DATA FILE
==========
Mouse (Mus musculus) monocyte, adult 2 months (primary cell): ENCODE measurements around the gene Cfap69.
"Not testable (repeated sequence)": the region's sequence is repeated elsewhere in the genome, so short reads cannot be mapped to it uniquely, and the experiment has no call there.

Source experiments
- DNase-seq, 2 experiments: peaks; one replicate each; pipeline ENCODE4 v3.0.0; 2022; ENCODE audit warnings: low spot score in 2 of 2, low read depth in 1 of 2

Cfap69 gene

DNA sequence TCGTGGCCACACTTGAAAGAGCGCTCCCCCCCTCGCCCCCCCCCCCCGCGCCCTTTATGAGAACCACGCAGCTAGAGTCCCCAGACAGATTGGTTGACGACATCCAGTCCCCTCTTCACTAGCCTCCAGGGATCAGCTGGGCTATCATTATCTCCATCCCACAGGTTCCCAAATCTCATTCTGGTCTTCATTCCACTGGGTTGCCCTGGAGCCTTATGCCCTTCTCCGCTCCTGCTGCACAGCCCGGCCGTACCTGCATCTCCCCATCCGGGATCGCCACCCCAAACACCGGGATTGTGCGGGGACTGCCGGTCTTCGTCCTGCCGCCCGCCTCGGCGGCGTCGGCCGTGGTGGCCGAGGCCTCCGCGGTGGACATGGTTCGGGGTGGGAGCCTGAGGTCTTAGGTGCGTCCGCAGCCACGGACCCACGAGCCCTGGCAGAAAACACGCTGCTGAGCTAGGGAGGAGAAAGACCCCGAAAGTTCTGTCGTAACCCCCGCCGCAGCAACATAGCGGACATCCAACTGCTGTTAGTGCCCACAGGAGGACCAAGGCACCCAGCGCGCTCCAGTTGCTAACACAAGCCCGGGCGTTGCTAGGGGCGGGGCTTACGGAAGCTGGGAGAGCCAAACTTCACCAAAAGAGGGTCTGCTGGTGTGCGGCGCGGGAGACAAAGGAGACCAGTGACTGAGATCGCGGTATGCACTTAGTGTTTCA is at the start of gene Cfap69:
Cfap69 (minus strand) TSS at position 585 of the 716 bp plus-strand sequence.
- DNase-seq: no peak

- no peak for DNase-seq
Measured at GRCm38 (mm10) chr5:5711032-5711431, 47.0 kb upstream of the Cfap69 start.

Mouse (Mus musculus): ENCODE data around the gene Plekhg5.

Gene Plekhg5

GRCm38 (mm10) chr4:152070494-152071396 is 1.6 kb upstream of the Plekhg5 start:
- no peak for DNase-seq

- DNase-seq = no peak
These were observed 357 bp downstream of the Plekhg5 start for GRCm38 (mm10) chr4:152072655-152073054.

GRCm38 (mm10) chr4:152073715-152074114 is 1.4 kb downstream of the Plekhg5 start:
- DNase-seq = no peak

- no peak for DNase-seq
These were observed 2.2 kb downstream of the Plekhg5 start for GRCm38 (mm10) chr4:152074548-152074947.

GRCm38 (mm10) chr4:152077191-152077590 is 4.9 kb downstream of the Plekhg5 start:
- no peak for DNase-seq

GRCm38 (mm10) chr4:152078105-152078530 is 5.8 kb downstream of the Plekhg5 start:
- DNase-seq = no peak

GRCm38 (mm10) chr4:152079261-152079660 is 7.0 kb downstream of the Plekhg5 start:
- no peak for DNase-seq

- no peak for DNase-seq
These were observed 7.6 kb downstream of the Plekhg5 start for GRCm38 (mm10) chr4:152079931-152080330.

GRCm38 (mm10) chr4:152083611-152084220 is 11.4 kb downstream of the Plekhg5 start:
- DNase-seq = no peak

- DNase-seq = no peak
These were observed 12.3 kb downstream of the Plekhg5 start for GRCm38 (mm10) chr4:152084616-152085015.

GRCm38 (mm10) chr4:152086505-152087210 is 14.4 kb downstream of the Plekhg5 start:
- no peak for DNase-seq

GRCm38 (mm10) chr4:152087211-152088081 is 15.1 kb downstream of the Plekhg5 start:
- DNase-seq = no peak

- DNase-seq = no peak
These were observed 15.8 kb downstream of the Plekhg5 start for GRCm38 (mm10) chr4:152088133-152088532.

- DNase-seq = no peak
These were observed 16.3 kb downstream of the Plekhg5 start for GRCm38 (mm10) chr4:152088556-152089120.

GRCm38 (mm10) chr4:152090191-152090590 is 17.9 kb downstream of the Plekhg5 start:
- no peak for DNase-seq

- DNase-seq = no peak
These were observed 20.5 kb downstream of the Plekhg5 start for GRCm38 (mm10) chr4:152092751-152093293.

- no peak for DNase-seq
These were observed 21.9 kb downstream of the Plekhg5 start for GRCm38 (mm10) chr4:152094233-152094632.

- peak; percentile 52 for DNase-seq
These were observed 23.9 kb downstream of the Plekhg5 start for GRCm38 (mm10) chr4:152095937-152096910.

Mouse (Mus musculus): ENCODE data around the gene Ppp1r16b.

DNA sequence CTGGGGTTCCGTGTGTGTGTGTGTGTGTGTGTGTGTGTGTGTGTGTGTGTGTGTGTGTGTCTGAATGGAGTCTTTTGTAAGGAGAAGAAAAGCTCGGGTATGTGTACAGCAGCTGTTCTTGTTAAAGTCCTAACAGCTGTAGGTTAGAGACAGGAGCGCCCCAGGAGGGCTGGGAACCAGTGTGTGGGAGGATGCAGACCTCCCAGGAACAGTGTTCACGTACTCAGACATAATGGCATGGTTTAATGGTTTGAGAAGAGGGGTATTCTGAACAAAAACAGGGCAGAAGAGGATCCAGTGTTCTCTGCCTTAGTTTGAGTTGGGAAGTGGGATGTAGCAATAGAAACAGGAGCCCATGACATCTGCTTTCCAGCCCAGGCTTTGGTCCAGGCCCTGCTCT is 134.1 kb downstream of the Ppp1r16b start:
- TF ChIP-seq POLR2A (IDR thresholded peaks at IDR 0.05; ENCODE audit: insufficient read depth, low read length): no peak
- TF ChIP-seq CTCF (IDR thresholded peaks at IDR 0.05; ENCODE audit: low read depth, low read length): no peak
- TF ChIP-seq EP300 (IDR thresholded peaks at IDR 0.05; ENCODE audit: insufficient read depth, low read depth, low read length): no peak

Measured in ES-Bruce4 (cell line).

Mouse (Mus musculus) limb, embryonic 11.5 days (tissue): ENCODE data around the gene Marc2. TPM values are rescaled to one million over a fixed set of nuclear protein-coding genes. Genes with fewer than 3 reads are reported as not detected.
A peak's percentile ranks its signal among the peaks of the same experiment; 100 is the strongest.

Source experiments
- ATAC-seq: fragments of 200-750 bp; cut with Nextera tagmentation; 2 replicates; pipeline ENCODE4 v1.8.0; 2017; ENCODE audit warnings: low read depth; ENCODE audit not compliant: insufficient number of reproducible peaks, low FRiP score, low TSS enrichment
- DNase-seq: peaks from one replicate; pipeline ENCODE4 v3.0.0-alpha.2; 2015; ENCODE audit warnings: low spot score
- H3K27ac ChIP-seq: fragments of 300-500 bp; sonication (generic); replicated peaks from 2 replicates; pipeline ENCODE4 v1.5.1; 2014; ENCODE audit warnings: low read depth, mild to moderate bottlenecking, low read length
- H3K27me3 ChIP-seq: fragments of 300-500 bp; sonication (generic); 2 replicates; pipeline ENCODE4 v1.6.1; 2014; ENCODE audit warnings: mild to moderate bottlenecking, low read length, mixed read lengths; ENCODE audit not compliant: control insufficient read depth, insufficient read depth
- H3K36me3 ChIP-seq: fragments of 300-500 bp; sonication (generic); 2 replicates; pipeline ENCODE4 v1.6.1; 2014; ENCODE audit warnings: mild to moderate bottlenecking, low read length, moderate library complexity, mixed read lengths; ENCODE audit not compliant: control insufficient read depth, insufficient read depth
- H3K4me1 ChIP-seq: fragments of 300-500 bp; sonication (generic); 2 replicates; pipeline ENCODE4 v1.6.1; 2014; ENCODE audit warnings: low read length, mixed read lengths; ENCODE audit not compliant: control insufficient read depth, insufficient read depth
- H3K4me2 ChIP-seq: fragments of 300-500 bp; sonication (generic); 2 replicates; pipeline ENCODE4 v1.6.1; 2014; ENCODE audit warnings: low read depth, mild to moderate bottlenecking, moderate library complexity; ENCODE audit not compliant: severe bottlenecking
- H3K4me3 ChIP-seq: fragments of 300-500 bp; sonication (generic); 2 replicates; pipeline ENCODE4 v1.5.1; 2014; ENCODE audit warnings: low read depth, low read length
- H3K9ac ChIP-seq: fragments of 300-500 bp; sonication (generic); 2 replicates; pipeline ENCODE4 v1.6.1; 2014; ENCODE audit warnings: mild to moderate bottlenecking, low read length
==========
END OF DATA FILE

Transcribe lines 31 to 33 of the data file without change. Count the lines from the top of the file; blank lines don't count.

- DNase-seq = no peak
These were observed 12.3 kb downstream of the Plekhg5 start for GRCm38 (mm10) chr4:152084616-152085015.

GRCm38 (mm10) chr4:152086505-152087210 is 14.4 kb downstream of the Plekhg5 start: